In 2014, major tourist attractions in Yogyakarta and Central Java, including Borobudur, Prambanan and Ratu Boko, were closed from visitors, after being severely affected by the volcanic ashes from the eruption of Kelud volcano in East Java, located around 200 kilometers east from Yogyakarta. The Kelud volcano erupted on 13 February 2014 with explosion heard as far away as Yogyakarta.Four years earlier, Prambanan was spared from Merapi volcanic ash and eruption in 2010 since the wind and ashfall were directed westward and affected Borobudur instead.

Susan Spano wrote in the Los Angeles Times: “The compound, seriously damaged in 2006 by a 6.3-magnitude earthquake and partly covered by shaky bamboo scaffolding, looks as though it could collapse with the next tremor.

“Noor said, "Hati hati," which means "be careful" in Indonesian, then waited while I climbed the main stupa and paid my respects to a 10-foot-tall statue of the Hindu god Shiva. Together with Buddhist Borobudur, this chiefly Hindu place of worship is a testament to the theological melding that took place in the Middle Ages on Java. The two faiths borrowed from each other until Islam, brought by Arab traders, took root around 1400. [Source: Susan Spano, Los Angeles Times, January 6, 2012]

In 2014, one traveler posted: “After paying the hefty foreigners’ admission to Prambanan, the visitor walks toward the temple only to discover that it’s closed for repairs. One can see it from a distance, but a fence blocks a closer look. The park setting is lovely, and other temples within the area may be visited. But tourists need to be warned — as no signage tells one until after the admission has been paid — that the Prambanan temple is closed.”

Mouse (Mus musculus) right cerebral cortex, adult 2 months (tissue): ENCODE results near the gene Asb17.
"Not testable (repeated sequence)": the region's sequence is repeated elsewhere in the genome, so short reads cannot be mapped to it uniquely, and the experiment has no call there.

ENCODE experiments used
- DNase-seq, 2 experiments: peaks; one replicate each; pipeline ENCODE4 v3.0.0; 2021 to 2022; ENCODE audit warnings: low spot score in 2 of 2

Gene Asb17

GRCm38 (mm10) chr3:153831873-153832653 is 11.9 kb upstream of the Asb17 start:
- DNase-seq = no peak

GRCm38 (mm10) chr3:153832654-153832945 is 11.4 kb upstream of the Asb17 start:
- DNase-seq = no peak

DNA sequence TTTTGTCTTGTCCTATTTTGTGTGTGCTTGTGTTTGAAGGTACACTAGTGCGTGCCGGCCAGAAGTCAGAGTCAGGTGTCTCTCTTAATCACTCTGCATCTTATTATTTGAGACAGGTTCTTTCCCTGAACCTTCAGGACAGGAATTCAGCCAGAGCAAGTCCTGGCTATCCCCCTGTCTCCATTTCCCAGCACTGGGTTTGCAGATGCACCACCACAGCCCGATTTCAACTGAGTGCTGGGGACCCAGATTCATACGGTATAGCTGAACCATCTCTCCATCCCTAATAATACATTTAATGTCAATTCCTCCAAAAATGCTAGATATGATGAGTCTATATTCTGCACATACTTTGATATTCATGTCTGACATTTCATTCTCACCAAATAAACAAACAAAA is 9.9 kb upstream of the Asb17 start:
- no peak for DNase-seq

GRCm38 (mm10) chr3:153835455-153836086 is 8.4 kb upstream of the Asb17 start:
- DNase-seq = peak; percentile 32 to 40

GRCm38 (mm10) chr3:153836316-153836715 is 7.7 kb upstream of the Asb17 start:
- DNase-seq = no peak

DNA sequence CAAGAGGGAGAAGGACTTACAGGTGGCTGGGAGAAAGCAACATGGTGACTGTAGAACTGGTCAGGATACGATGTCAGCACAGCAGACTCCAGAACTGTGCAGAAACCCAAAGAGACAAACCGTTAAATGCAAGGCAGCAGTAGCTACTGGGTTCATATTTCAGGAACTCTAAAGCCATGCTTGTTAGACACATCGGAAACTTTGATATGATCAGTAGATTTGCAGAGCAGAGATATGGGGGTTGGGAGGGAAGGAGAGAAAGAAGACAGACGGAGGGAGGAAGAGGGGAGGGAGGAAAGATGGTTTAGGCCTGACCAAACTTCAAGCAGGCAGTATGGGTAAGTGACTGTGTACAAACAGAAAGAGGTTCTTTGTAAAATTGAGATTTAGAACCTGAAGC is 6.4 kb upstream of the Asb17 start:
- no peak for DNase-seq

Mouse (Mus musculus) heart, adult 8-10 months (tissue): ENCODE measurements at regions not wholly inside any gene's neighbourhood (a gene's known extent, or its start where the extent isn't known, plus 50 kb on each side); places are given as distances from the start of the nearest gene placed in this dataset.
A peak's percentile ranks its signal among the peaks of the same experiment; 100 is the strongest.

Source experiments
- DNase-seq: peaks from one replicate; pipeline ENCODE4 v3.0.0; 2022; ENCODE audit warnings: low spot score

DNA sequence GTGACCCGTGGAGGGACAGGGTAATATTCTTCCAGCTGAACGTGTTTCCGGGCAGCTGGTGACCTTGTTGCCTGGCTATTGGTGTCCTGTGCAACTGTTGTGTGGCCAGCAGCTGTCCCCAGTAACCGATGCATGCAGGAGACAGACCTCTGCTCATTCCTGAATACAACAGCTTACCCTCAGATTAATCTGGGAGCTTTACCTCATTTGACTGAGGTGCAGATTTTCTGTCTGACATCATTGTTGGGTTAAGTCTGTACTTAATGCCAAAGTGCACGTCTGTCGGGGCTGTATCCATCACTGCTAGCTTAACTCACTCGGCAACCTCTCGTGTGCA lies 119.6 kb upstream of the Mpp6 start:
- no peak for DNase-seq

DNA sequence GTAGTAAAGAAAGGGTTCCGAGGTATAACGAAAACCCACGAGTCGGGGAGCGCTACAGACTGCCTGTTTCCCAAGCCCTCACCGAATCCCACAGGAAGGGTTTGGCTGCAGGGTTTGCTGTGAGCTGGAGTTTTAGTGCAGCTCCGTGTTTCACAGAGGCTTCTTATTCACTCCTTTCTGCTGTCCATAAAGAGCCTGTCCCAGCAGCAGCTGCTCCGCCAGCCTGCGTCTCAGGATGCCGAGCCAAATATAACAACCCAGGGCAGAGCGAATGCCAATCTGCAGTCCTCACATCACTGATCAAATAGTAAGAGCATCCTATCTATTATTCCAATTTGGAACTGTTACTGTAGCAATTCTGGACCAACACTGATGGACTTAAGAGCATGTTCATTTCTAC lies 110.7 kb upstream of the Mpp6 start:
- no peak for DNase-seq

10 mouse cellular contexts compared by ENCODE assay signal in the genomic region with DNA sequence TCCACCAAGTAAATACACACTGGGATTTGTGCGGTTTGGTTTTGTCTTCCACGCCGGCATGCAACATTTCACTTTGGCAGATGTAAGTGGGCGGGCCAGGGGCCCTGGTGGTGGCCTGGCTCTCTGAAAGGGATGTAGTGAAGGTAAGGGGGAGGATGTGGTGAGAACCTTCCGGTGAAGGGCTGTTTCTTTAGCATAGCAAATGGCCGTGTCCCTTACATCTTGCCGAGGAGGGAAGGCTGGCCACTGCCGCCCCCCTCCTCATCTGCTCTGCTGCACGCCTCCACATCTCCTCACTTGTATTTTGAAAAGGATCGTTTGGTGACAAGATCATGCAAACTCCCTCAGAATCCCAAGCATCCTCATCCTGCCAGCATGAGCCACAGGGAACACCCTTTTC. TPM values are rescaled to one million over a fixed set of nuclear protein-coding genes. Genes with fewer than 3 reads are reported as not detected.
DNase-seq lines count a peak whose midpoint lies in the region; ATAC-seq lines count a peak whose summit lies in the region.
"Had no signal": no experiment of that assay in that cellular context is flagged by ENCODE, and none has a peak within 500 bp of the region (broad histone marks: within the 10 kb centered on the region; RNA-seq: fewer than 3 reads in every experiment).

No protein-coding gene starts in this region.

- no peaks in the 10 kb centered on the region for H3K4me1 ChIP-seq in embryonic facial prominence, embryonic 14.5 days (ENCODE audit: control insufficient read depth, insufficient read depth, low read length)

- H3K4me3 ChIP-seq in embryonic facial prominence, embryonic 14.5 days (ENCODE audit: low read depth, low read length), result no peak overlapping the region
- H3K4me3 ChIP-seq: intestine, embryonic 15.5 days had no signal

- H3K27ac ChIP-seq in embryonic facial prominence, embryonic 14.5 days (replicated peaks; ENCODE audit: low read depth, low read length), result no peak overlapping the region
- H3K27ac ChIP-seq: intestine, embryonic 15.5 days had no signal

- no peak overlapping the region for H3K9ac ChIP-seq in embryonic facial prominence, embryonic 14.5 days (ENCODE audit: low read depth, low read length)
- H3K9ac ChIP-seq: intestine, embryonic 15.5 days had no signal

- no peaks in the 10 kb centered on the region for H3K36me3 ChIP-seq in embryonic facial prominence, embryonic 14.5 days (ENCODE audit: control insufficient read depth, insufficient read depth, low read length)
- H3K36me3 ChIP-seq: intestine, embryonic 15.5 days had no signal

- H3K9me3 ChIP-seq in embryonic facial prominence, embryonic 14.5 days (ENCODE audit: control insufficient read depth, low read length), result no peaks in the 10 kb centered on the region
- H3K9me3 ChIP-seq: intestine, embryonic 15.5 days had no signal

Visitors to Prambanan wander around the temples on foot. This temple compound covers 39.8 hectares. In the main yard, there are the three main temples, as well as three Wahana temples, two Apit temples, and eight Patok temples surrounded by fences. In the second yard, there are another 224 Perwara temples. The area surrounding Prambanan is developed, with a landscaped park, restaurants and stores selling food, drinls and souvenirs.

The closest cities to Prambanan are Yogyakarta and Semarang. From Yogyakarta, you can rent a car to go to Klaten. From there, you can walk to the temple. If have been busy and are really tired of walking, you can always call for a becak. With the cost of about Rp10,000 the Becak driver will bring you right up to the entrance gate of the Temple, not far from the ticket box.

Ratu Boko Palace Ruin

Ratu Boko Palace Complex (17 kilometers east of Yogyakarta, south of Prambanan) is a is a unique archeological site that melds Hindu and Buddhist architecture. Situated on a hillside plateau overlooking the Prambanan temples, with Mount Merapi as its backdrop, the Ratu Boko Palace ruins are the remnants from the glorious 8th century golden age of ancient Javanese kingdoms. It is located in the sub-district of Bokoharjo, Sleman Regency.

The site takes its name from the legendary king Boko, one of the main characters in the famous folk legend of “Roro Jonggrang”. This folklore links the Ratu Boko Palace with the Durga statue in the Prambanan temple, and with the Sewu temples, or the Thousand Temples near Yogyakarta.